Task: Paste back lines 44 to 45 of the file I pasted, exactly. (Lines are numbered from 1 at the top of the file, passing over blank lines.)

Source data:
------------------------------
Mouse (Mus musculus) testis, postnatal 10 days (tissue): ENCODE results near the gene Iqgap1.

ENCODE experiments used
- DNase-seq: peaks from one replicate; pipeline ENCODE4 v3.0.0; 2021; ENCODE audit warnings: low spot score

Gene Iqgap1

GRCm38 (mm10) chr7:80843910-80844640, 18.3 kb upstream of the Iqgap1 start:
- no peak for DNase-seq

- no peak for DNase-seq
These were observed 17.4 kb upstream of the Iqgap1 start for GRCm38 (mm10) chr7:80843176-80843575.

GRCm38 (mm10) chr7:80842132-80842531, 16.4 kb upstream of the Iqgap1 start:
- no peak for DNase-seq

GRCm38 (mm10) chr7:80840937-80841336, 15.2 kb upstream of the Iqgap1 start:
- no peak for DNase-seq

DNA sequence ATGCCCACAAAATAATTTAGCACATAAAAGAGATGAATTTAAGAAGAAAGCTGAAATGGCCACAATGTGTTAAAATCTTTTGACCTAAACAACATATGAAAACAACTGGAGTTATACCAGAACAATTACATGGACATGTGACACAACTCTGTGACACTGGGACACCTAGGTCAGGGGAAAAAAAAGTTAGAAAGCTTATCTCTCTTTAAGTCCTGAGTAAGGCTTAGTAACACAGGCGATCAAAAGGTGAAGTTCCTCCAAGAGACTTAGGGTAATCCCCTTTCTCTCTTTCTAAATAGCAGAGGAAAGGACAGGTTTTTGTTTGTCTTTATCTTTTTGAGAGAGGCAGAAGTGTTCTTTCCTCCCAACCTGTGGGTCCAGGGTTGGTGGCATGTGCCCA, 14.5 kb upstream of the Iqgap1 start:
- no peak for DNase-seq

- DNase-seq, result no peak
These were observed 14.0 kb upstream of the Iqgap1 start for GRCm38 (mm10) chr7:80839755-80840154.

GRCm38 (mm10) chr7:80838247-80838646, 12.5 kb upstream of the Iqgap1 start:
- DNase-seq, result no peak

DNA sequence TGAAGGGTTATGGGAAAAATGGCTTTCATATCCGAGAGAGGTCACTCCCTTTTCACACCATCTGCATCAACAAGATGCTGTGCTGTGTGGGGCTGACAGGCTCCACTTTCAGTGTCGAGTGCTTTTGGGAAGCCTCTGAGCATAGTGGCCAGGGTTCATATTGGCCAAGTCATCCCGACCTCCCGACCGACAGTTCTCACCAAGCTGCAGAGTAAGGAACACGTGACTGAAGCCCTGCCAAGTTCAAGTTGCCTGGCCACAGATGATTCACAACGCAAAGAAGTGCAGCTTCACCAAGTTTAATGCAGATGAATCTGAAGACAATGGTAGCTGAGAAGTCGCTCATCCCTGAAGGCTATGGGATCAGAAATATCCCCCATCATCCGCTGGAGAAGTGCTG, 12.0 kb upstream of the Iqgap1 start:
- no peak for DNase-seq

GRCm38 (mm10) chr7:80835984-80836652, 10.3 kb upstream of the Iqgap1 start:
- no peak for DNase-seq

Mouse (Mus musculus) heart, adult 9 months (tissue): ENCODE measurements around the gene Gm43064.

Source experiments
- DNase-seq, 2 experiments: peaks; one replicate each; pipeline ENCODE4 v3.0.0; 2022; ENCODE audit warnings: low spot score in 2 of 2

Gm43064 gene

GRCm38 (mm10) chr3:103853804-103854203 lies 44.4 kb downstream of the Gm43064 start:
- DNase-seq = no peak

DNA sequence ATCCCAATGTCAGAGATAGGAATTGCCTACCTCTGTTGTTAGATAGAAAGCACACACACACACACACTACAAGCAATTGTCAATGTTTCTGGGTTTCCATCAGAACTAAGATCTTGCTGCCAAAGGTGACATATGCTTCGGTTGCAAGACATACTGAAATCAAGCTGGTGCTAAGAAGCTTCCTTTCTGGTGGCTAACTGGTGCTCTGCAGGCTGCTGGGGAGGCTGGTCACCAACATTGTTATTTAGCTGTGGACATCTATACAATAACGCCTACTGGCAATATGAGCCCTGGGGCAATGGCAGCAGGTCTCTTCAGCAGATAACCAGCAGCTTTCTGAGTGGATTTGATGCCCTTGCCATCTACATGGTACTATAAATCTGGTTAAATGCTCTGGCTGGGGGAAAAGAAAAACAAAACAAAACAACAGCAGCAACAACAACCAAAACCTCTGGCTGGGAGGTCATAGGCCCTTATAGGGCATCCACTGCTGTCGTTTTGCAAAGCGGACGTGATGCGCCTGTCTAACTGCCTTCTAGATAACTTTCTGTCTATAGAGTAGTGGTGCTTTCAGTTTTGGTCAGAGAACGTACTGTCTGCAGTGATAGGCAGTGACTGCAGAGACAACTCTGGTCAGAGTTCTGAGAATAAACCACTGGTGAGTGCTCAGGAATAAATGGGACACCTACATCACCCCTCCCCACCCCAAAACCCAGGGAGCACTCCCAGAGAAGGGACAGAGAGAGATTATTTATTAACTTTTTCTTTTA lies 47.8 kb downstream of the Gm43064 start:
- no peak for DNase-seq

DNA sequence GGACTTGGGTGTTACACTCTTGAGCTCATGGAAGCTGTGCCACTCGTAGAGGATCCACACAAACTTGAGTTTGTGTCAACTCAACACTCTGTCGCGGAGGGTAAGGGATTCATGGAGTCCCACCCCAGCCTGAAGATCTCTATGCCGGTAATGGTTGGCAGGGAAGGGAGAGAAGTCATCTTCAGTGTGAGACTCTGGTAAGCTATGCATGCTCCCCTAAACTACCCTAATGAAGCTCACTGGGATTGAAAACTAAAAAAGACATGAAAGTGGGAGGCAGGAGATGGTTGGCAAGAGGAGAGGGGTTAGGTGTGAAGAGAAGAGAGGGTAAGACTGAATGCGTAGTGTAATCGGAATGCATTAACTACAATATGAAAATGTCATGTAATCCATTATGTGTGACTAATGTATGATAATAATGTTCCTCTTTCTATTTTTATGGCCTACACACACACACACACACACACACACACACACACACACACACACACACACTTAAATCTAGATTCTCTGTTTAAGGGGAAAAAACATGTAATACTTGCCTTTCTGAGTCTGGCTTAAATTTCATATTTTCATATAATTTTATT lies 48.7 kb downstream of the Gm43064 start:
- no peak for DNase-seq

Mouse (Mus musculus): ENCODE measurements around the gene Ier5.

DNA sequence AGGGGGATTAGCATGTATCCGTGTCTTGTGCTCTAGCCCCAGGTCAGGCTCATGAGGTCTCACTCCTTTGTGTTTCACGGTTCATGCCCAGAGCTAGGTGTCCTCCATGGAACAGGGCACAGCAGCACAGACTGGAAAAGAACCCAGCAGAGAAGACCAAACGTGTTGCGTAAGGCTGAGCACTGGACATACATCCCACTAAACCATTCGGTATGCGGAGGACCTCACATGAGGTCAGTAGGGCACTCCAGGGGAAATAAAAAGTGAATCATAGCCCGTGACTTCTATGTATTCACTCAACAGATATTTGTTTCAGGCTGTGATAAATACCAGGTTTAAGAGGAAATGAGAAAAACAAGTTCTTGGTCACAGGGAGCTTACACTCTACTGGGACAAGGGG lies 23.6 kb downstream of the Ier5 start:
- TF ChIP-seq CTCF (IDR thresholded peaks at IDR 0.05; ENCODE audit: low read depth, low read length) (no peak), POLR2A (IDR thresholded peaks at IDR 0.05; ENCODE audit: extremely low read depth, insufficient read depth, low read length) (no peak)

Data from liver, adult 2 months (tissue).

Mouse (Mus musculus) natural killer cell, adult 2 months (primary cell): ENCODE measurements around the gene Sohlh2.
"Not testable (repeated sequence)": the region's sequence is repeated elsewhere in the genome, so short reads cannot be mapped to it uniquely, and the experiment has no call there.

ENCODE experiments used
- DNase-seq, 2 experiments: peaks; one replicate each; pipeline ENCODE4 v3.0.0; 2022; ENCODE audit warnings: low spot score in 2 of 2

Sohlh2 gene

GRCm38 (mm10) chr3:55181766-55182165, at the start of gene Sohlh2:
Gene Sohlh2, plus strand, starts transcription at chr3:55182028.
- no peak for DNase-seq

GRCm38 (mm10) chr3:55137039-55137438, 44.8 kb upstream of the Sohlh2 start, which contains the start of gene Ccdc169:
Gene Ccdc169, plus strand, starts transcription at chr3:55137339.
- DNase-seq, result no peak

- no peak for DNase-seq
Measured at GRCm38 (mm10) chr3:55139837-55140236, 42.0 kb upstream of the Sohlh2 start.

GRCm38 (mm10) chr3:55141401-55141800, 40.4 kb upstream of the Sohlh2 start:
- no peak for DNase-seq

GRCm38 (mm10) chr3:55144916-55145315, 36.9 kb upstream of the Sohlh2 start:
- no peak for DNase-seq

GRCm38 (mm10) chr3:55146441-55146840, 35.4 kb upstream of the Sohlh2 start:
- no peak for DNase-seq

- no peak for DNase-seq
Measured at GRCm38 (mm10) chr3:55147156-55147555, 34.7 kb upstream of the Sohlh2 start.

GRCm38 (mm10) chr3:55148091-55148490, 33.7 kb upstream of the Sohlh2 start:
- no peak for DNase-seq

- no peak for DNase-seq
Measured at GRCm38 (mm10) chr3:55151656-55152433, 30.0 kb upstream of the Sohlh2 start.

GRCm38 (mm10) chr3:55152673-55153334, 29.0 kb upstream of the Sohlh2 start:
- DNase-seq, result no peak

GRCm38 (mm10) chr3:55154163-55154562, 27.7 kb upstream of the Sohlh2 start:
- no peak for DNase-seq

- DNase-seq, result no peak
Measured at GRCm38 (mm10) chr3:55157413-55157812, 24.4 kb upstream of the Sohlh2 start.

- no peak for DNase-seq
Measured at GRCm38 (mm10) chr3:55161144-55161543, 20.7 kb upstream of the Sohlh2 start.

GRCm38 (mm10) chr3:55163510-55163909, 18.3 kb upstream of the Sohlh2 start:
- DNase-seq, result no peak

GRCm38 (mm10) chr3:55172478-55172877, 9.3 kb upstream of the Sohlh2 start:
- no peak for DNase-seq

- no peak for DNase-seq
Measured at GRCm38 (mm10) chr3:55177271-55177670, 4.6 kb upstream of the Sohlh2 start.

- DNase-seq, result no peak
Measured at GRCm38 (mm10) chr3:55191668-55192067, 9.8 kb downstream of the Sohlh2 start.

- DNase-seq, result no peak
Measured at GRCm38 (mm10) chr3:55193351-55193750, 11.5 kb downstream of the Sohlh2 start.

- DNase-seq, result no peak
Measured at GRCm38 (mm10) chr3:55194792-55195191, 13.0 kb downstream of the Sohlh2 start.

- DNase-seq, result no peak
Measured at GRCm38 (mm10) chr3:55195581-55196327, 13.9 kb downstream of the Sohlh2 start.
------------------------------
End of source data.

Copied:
- no peak for DNase-seq

GRCm38 (mm10) chr3:55137039-55137438, 44.8 kb upstream of the Sohlh2 start, which contains the start of gene Ccdc169: